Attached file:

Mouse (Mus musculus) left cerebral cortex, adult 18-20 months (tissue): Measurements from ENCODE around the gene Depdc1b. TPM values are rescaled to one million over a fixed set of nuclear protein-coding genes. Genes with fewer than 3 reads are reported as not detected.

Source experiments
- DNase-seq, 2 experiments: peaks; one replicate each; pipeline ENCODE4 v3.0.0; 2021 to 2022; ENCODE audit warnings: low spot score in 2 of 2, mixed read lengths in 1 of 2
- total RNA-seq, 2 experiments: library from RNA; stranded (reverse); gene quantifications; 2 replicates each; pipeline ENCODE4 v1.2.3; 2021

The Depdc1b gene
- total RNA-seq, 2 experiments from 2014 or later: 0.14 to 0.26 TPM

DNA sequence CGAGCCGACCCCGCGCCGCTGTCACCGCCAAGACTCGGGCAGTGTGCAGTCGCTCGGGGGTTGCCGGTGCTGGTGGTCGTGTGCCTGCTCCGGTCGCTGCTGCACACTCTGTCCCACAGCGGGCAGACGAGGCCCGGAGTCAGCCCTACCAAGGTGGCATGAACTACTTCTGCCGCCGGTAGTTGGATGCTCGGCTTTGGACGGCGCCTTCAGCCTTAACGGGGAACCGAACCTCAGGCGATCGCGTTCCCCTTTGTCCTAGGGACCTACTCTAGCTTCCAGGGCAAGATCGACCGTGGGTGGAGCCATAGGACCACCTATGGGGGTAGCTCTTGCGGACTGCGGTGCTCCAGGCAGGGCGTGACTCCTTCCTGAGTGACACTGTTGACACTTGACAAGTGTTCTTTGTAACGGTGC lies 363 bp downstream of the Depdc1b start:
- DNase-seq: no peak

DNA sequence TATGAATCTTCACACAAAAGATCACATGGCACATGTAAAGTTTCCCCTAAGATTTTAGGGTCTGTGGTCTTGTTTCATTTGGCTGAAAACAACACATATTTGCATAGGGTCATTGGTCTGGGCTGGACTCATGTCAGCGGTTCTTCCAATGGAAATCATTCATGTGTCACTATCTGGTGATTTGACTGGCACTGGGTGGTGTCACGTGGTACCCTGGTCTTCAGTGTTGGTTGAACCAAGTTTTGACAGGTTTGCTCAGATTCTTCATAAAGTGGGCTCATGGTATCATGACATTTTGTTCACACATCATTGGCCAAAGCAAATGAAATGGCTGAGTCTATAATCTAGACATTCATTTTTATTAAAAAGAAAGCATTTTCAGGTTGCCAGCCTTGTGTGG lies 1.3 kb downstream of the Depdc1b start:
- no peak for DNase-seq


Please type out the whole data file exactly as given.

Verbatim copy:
Mouse (Mus musculus) left cerebral cortex, adult 18-20 months (tissue): Measurements from ENCODE around the gene Depdc1b. TPM values are rescaled to one million over a fixed set of nuclear protein-coding genes. Genes with fewer than 3 reads are reported as not detected.

Source experiments
- DNase-seq, 2 experiments: peaks; one replicate each; pipeline ENCODE4 v3.0.0; 2021 to 2022; ENCODE audit warnings: low spot score in 2 of 2, mixed read lengths in 1 of 2
- total RNA-seq, 2 experiments: library from RNA; stranded (reverse); gene quantifications; 2 replicates each; pipeline ENCODE4 v1.2.3; 2021

The Depdc1b gene
- total RNA-seq, 2 experiments from 2014 or later: 0.14 to 0.26 TPM

DNA sequence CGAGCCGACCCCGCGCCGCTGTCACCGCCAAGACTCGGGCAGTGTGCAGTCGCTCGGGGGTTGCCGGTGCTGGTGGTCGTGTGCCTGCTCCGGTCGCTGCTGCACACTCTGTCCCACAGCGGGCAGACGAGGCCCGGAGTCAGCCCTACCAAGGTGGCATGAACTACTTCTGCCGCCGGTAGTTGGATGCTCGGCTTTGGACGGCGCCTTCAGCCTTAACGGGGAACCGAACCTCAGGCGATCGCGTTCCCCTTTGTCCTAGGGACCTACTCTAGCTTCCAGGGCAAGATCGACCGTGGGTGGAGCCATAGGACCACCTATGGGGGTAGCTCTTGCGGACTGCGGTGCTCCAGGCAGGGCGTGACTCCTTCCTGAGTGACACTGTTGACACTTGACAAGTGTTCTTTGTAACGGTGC lies 363 bp downstream of the Depdc1b start:
- DNase-seq: no peak

DNA sequence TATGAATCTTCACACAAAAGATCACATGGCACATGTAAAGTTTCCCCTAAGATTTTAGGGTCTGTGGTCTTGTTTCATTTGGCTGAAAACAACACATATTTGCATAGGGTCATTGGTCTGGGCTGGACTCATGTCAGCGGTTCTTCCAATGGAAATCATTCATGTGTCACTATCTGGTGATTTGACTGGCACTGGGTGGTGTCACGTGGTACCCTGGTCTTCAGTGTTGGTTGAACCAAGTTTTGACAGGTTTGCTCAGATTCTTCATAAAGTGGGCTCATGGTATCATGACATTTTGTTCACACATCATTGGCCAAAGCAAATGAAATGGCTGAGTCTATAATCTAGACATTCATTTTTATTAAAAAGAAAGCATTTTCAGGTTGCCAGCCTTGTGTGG lies 1.3 kb downstream of the Depdc1b start:
- no peak for DNase-seq